The Sangaiwe Gate of Tarangire National Park

Those odd fingers on the horn of this skull are the chrysalises of an African butterfly.
Giraffes in the woods

Ngire - the warthog - hides in the grass

The baby zebra is curious about our vehicle

And so is this baby

Mama giraffe with a very young baby

We drove down the washboard roads, enjoying our "African massage," and crossed the riverbed where we watched the elephants that come to the river to drink and saw some of the many birds that live along its banks.  
The Tarangire River is low in the dry season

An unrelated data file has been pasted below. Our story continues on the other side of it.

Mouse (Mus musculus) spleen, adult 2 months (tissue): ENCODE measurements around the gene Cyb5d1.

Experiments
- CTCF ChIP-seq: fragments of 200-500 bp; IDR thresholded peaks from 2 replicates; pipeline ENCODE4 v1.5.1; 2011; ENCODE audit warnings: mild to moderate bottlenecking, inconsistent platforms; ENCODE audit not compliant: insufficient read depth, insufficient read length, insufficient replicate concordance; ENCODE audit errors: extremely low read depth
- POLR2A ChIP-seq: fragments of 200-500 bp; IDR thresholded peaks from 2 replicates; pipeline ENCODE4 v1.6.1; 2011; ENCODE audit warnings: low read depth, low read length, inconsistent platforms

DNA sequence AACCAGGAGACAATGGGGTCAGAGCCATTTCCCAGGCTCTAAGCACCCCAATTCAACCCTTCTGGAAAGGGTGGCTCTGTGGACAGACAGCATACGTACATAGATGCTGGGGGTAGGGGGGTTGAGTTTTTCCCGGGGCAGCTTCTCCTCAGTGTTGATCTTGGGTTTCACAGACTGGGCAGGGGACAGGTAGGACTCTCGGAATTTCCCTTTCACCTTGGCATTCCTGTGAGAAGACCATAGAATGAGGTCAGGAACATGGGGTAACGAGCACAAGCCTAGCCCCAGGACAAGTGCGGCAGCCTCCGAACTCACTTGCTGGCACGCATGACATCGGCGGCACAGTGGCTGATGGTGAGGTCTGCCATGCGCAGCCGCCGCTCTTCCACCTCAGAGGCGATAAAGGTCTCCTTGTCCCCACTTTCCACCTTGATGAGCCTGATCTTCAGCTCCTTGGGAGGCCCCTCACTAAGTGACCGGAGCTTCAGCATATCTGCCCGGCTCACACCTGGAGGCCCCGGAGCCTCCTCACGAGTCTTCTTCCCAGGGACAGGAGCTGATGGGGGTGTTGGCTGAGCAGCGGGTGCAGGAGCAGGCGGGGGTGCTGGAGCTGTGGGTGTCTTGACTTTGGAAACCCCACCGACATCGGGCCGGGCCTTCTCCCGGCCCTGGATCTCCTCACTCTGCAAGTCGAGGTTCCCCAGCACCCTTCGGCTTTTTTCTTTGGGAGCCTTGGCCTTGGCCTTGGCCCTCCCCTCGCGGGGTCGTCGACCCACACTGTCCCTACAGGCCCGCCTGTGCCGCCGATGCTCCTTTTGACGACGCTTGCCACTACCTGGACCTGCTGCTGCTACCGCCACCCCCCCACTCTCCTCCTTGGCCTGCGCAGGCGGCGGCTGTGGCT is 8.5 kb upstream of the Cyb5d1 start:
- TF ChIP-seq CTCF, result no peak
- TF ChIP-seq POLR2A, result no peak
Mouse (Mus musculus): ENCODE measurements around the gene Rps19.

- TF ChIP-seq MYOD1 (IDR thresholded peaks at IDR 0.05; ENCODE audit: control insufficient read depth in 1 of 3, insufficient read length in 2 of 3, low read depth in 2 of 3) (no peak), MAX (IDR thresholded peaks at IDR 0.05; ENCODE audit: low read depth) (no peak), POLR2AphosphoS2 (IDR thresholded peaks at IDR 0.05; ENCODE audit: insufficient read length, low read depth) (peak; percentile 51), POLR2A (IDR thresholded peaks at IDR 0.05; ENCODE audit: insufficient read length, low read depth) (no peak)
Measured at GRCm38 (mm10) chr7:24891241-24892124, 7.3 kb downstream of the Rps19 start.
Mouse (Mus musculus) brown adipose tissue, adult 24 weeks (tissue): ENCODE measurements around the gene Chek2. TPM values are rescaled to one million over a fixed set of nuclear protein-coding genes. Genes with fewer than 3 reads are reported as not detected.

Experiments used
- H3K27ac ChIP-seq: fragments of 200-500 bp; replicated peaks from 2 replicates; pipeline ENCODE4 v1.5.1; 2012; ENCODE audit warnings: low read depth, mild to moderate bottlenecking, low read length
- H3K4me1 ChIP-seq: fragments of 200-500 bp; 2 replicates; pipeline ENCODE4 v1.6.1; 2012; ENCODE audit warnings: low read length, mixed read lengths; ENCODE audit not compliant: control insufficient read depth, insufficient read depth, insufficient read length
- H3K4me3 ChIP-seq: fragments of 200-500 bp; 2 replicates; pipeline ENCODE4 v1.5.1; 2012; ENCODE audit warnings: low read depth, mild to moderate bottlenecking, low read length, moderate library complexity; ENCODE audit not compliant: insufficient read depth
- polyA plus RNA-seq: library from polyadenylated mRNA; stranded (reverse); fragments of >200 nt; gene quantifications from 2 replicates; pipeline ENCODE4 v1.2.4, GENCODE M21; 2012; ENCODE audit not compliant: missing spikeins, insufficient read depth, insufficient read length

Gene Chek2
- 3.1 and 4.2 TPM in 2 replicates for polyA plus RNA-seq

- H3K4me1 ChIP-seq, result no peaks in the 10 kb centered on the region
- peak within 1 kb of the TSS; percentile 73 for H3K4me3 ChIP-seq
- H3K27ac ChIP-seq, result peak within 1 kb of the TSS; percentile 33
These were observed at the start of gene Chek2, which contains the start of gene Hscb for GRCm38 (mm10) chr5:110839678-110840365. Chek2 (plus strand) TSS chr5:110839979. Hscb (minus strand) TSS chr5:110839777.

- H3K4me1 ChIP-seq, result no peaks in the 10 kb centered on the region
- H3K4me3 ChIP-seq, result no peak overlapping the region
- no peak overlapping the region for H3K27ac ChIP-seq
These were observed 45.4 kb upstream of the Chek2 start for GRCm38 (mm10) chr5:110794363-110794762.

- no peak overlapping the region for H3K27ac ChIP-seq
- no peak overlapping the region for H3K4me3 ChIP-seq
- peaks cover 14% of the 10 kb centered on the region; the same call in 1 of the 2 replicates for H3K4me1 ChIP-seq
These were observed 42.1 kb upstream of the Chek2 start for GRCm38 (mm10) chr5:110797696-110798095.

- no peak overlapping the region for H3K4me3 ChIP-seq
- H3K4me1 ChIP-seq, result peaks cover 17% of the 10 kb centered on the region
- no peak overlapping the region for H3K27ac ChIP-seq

Elephants and giraffe in the river valley

Tarangire supports many elephants
Tawny eagle in nest
Common Fiscal

Long tailed fiscal

Magpie shrike

White-backed vultures

White-browed sparrow weaver

Ashy starling

Grey heron

Immature Imperial Eagle

Namaqua dove

Lilac breasted roller
Male ostrich

Female ostrich

As we left the river, our sharp-eyed driver, Ansi, suddenly stopped and pointed at a tree far across the field.  There, at last, we saw our first leopard!  How he ever spotted it lying low on the branch I will never know, but we were grateful for his guide super-powers - and for our binoculars!  We stood in our vehicle for a long time snapping photos and just gazing in wonder at the gorgeous creature.
Can you see her?  I can't believe Ansi spotted her!

Getting closer!

There she is!  Gorgeous!  Our first leopard sighting - what a thrill.